Another Oriceran series is about to release! Check out this sneak peek of Sign Your Fears Away, book 1 of The Agent Operative. Be sure to preorder your copy! It releases Monday, November 7!
Norah watched the flame dancing across the man’s fingers with the sinking realization that she was mesmerized. The fire, a candle’s worth, flickered over his fingernails, which were crusted with half-burned grease. She tried to look away, but her neck was stiff, and what could be better to look at than this captivating blaze? Her corneas stung, trapped unblinking in the cool Los Angeles night air, and she snorted.
The man in front of her was supposed to fall into her trap, not the other way around. Rude! Half-dwarf and half-elemental, he was short and almost as wide as he was tall. With his tight black jeans tucked into dainty-heeled cowboy boots embroidered with flowers and skulls, he looked like a triangle balancing on its point. Her old friend Stellan, a dwarf who worked in the props department of the latest superhero blockbuster, had told her a teamster named Vince was not-very-subtly offering to sell information about some ex-Silver Griffin agents in the Bay Area who sounded like Norah’s parents.
Now, Vince was here. Through Stellan, Norah had passed a message to him that she was interested in buying whatever he had to sell. She’d said the Silver Griffins had imprisoned her father in Trevilsom, and she was out for revenge. A decent cover story. No one would find out Lincoln was quietly tending goats in Northern California.
Something had been off when she’d arrived. Normally, the grid of 202 lampposts in front of the Los Angeles County Museum of Art was lit all night, controlled by an astronomical clock that turned them off at dawn. Instead, she’d found them dark, except for the one Vince leaned against as he coolly manipulated a small flame with his hands.
Now she was fucking mesmerized. This was why she hated art. She sighed internally and painted a dazed smile on her face. “Pretty,” she said, doing her best brain-dead ingenue impression.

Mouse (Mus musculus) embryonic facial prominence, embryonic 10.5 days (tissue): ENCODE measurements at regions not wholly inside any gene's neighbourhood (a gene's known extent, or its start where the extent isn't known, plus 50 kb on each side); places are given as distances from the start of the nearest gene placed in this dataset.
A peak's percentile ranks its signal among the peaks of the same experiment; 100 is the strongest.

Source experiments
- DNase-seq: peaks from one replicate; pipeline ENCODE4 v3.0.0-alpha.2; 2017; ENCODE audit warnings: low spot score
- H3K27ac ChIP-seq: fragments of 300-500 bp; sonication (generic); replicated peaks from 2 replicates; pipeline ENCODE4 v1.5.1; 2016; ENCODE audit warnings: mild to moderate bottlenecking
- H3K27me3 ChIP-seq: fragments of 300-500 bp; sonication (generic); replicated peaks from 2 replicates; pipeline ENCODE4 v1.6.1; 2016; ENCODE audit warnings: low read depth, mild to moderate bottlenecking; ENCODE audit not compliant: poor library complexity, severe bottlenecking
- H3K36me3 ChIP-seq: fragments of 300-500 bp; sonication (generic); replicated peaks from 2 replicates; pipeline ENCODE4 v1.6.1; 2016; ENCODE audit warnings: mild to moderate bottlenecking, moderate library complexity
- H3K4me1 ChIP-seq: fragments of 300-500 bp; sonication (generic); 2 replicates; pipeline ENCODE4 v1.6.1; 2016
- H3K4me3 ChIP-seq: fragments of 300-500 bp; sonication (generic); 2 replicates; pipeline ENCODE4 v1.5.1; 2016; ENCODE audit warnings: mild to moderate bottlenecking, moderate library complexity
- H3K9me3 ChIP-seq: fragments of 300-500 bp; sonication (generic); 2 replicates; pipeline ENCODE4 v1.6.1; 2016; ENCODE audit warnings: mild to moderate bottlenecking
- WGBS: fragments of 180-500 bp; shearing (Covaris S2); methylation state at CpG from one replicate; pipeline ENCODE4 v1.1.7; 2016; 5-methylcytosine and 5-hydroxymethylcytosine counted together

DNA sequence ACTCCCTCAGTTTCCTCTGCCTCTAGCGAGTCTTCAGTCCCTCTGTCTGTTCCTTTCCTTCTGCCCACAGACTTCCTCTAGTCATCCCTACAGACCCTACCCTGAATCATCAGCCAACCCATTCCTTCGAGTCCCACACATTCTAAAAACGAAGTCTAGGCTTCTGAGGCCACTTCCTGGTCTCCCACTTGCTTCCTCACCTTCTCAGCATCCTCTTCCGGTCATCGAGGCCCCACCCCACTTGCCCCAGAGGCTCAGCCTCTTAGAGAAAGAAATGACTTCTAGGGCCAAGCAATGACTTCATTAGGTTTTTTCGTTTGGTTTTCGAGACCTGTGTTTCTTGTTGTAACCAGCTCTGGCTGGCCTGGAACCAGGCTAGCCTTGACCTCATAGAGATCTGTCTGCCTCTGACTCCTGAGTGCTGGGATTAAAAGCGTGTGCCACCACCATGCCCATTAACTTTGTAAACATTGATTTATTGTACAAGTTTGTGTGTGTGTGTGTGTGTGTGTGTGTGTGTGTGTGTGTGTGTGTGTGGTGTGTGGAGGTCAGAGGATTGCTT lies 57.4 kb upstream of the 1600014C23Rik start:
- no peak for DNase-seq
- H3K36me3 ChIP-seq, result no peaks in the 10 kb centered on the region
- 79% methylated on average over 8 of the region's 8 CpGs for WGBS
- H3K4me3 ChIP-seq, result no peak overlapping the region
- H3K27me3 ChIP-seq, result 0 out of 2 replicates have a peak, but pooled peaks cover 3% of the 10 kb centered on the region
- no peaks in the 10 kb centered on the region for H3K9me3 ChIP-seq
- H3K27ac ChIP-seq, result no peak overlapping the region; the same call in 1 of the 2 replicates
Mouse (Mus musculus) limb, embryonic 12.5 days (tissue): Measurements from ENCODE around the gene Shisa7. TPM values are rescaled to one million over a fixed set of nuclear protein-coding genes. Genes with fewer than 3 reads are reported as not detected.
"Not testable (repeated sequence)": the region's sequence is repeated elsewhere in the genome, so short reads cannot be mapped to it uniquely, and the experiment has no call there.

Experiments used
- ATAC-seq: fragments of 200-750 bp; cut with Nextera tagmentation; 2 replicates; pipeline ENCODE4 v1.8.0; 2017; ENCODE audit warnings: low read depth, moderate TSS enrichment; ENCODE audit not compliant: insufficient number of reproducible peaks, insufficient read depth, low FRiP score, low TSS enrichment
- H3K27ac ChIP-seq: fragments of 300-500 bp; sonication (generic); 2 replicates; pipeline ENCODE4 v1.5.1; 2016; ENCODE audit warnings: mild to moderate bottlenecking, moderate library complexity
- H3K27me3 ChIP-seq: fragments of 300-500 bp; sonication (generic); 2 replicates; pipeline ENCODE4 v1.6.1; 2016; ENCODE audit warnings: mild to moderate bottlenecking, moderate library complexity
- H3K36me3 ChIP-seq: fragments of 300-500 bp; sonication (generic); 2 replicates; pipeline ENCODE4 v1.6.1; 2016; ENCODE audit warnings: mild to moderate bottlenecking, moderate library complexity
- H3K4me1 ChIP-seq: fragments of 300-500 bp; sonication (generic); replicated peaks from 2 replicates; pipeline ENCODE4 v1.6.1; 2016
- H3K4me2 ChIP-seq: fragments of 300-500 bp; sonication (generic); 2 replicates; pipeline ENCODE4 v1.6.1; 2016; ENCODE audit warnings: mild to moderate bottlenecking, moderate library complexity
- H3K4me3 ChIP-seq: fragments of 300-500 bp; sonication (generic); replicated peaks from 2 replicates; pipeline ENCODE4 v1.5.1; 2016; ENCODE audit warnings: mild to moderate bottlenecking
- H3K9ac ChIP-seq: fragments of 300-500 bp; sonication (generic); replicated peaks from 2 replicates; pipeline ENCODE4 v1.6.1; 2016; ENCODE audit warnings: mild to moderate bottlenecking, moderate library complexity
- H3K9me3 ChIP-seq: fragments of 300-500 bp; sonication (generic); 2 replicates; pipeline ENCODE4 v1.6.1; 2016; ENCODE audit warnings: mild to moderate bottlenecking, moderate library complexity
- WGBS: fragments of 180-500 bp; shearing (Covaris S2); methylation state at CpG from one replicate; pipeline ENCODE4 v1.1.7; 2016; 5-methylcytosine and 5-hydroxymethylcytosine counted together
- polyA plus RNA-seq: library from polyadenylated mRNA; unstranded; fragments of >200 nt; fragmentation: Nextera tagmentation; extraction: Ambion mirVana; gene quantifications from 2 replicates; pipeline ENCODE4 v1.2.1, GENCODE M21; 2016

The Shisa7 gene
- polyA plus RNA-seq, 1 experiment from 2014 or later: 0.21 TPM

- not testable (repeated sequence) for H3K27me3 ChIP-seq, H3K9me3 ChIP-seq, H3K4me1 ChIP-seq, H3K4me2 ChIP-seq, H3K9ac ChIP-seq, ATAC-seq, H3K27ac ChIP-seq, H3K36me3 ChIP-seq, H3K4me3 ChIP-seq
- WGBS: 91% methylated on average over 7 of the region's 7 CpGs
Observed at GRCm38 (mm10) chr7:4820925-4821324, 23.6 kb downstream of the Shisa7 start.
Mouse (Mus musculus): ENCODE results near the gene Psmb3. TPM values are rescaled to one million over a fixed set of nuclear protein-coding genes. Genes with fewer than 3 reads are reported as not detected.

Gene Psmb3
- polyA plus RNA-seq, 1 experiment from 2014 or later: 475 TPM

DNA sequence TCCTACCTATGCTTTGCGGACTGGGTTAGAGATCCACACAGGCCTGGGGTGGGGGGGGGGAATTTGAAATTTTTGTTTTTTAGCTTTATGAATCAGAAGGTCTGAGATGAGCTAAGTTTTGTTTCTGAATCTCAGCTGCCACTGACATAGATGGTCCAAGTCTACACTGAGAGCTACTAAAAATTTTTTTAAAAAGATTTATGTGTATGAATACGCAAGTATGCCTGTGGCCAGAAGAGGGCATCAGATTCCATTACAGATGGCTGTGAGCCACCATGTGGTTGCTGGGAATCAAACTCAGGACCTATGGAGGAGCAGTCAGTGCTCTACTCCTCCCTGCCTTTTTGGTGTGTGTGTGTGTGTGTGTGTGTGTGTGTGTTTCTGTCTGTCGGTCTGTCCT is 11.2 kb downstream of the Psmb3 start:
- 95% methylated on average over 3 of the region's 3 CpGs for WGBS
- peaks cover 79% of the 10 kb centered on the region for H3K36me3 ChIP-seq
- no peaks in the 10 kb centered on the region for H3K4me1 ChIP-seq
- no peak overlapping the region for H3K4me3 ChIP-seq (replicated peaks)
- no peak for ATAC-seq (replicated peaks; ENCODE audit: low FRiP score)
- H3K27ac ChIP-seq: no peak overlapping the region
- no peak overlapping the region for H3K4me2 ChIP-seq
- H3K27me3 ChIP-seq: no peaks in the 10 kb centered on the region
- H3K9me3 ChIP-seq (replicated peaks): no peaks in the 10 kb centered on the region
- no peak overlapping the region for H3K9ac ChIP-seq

Vince grinned, his eyes cold beneath eyebrows so thick she half-expected birds to fly out of them when he scratched his face.
“That’s right, princess. Look at the lovely lights.” The flame brightened, and its arabesques accelerated. She had to move fast.
She reached into the pocket of her vintage 1980s windbreaker. Thankfully, her fingers were still under her control, and she wrapped them around her trusty blue gum eucalyptus wand. Without pulling it from her pocket, she traced a one-inch circle in the air, then slashed through it with a violent stroke—a simple spell for breaking an enchantment.
The magnetic tug of the flame on her eyes released with a soundless pop, and Norah blinked. Her poor eyes were grateful for the moisture. She pulled her wand out of her pocket and pointed it at Vince’s chest. The hair of one bushy eyebrow undulated as it quirked up. Norah looked down. The tiny flame flickering in Vince’s hand hopped to the tip of his middle finger and stayed there. Fuck you too, Vince.
“Nice stick. Hand it over,” he directed, his low voice unruffled.
His middle finger flickered and the candle flame roared into a fire rope and slithered through the air. Norah ducked behind the nearest lamp post, which sizzled when the flame hit.
“This is iconic LA art!” she screamed, running between posts to escape the elemental flame.
“I hate art!” Vince shouted after her. Norah agreed with him about Urban Lights, which struck her as a sterile bastard forest.
The fiery rope gouged halfway through a lamppost behind her, sending sparks toward the electric wires at its core. Her occasional glimpses of the flames blinded her, bright orange against the deep blue night.
She raised her wand again, intending to cast a stunning spell, but she was forced to improvise an energy shield to divert the fire.
She needed a better view of the battlefield.
“Fly, my pretties,” Norah murmured, and the soles of her white-and-orange Hermes sneakers, a gift from a grateful popstar siren, glowed dark green. She bent her knees and jumped, soaring away as a tentacle of flame snuck up behind her and snapped the empty air at her feet. What self-respecting witch wanted a broomstick when she could have couture?